The most influential anticolonial thinkers of their day affirmed this idea. Frantz Fanon, a theorist of the Algerian liberation struggle, maintained that the colonized must regurgitate the ruling myths of the colonizer. By severing colonialism’s material and psychological bonds, he wrote, subalterns reorder “native social forms” and begin to embody a history of their own design. Amilcar Cabral, a West African revolutionary, believed the mental rehabilitation of subject people occurs on the terrain of historical consciousness. He argued that victims of foreign occupation “reenter history” only when they disavow imperialist visions of the past.

In a sense, recent Black Lives Matter mobilizations exhibit a decolonial ethic. The explicit targets of protest are police terror, vigilante violence, and the public emblems of racial subjugation. Yet the uprisings pose a far deeper threat to the status quo. By defying the reigning ideological apparatus, the demonstrations are producing an alternative framework of knowledge. They offer a means of breaking psychologically from the old regime and reconstructing popular consciousness.

The protestors are confronting not only political opposition and police repression, but also a cognitive empire designed to smother critical awareness. As every student of neoliberalism knows, modern capitalism rules by recasting human experience as an endless series of market exchanges. Even the alleged mechanisms of democratic inclusion, from electoral politics to the Internet, aid in the management of collective thought and perception.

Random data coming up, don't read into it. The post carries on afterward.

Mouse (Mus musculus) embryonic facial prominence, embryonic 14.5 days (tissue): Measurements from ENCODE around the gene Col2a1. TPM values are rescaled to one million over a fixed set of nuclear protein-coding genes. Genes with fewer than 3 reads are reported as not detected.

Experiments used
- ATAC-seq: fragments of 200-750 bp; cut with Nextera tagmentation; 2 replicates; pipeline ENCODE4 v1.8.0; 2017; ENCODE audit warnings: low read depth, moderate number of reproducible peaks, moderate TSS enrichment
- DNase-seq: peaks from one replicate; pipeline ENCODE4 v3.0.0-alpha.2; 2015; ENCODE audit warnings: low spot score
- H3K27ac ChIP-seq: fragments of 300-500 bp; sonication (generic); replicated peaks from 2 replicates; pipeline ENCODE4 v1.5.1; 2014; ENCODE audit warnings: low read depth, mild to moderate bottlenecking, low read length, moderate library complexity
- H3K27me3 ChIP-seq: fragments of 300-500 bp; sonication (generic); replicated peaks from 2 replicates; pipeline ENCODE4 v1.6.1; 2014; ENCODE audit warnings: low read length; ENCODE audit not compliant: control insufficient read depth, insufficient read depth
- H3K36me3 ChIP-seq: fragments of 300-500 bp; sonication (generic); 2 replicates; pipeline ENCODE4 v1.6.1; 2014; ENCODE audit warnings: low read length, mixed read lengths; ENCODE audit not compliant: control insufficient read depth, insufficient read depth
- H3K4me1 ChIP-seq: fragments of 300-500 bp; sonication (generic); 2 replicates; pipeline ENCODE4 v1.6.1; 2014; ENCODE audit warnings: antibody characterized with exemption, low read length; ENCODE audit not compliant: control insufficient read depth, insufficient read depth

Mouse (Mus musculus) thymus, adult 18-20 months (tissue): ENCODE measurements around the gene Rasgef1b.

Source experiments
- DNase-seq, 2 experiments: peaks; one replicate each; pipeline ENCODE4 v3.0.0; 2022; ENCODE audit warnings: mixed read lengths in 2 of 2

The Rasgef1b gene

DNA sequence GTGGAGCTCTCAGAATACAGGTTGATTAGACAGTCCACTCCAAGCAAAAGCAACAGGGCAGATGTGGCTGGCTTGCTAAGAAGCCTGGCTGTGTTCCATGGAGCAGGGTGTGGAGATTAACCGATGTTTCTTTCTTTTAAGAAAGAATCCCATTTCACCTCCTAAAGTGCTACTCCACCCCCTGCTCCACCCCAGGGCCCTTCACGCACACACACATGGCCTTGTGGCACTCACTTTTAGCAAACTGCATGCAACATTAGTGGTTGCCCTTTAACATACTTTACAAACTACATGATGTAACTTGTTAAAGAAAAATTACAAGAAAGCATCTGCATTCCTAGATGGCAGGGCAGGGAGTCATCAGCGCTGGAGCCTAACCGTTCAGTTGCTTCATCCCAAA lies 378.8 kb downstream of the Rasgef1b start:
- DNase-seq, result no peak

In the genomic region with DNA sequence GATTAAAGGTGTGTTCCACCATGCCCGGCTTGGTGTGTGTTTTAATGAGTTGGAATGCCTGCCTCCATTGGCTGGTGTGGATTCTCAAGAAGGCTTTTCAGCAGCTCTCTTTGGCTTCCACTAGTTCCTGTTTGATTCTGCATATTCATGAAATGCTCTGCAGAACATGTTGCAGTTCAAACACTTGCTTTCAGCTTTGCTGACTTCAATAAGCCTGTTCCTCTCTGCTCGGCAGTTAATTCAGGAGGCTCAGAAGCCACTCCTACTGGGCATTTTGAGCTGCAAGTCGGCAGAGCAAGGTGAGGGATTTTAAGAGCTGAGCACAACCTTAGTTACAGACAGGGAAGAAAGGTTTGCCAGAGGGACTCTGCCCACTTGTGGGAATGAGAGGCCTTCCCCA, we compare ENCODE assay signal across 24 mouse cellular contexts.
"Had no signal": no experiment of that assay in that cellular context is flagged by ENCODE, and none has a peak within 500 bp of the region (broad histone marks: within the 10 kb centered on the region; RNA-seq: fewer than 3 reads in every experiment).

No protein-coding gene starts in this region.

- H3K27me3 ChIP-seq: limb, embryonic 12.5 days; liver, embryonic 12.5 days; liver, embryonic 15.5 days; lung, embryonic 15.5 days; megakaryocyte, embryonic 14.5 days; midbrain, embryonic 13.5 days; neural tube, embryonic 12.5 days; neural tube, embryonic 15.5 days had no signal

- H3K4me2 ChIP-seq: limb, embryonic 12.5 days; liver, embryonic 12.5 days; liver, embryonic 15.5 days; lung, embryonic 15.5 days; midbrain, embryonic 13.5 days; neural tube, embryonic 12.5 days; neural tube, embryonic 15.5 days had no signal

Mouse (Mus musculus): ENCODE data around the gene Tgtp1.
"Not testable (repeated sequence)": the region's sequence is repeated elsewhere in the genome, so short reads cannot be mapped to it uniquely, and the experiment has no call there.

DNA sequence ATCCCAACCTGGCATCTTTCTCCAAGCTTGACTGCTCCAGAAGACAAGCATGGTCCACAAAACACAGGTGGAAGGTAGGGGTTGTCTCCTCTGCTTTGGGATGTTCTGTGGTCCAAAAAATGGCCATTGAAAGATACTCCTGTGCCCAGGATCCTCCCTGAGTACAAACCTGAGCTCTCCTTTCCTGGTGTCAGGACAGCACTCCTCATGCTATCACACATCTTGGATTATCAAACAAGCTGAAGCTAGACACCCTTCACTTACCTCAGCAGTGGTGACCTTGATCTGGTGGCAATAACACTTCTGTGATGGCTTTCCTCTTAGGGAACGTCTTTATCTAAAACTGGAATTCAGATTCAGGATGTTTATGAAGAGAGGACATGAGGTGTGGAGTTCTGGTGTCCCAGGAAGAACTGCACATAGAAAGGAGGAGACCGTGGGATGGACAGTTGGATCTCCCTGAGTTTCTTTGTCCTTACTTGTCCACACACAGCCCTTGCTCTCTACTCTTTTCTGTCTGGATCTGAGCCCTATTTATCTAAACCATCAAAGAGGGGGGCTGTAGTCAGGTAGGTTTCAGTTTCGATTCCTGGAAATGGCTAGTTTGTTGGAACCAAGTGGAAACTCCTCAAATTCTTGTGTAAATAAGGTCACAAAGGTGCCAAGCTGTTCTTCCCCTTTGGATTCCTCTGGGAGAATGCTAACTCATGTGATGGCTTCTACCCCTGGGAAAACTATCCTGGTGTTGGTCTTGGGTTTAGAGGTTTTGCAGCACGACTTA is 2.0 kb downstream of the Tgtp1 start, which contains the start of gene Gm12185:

The US corporate-political class relies on a continuous loop of propaganda to narcotize its subjects and convert them into supplicants who willingly accept permanent war and obscene racial and economic inequities. The theorist Sheldon Wolin called this process of mass conditioning “inverted totalitarianism,” but we might also understand it as a quasi-colonial system of psychological domination.

Mass struggle disrupts that cycle of control. It can help purge imposed values and inspire a collective repudiation of the lies of the dominant order. Once those illusions begin to crumble, the entire system totters. If ordinary people discover that police are unnecessary, or that they (the cops) serve on behalf of the propertied and the powerful, or that a mobilized group of militants can remake society in the streets, then they are apt to question other arrangements as well. They may lose their tolerance for degradation. They may resist the equation of freedom and private consumption. They may reject the notion of an economy, indeed, a democracy, predicated on desperation, debt, punishment, and war.

It may not be inaccurate to view Black Lives Matter as a mode of confrontation politics, based on ideals of radical humanism, that entails a kind of mental decolonization. When all is said and done, police murders may not cease. But another generation of dissidents will reclaim agency and intellectual sovereignty. As long as popular agitation continues, elites will find it more difficult to manipulate the masses and enforce their own version of reality.

Of course, street campaigns have their limitations. The recent antiracist upheavals fall well short of revolutionary events. Nor have most of the protests been overtly antisystemic. Stunned by the breadth and ferocity of the early insurrections, the US corporate and political establishments have scrambled to regain the balance of power and restore the veneer of legitimacy. Their attempts to bureaucratize, coopt, and commodify the antiracist revolt suggest that aspects of the movement remain open to bourgeois capture.

Here, again, anticolonial theory is relevant. During a 1972 visit to the US at the height of the Black Power movement, Amílcar Cabral, leader of the Guinea-Bissau and Cape Verdean struggle, urged African Americans to address the underlying causes—and not merely the symptoms—of racial oppression. “If a bandit comes to my house and I have a gun,” he told a gathering of black activists in New York City, “I cannot shoot the shadow of the bandit; I have to shoot the bandit. Many people lose energy and effort, and make sacrifices combating shadows. We have to combat the material reality that produces the shadow.”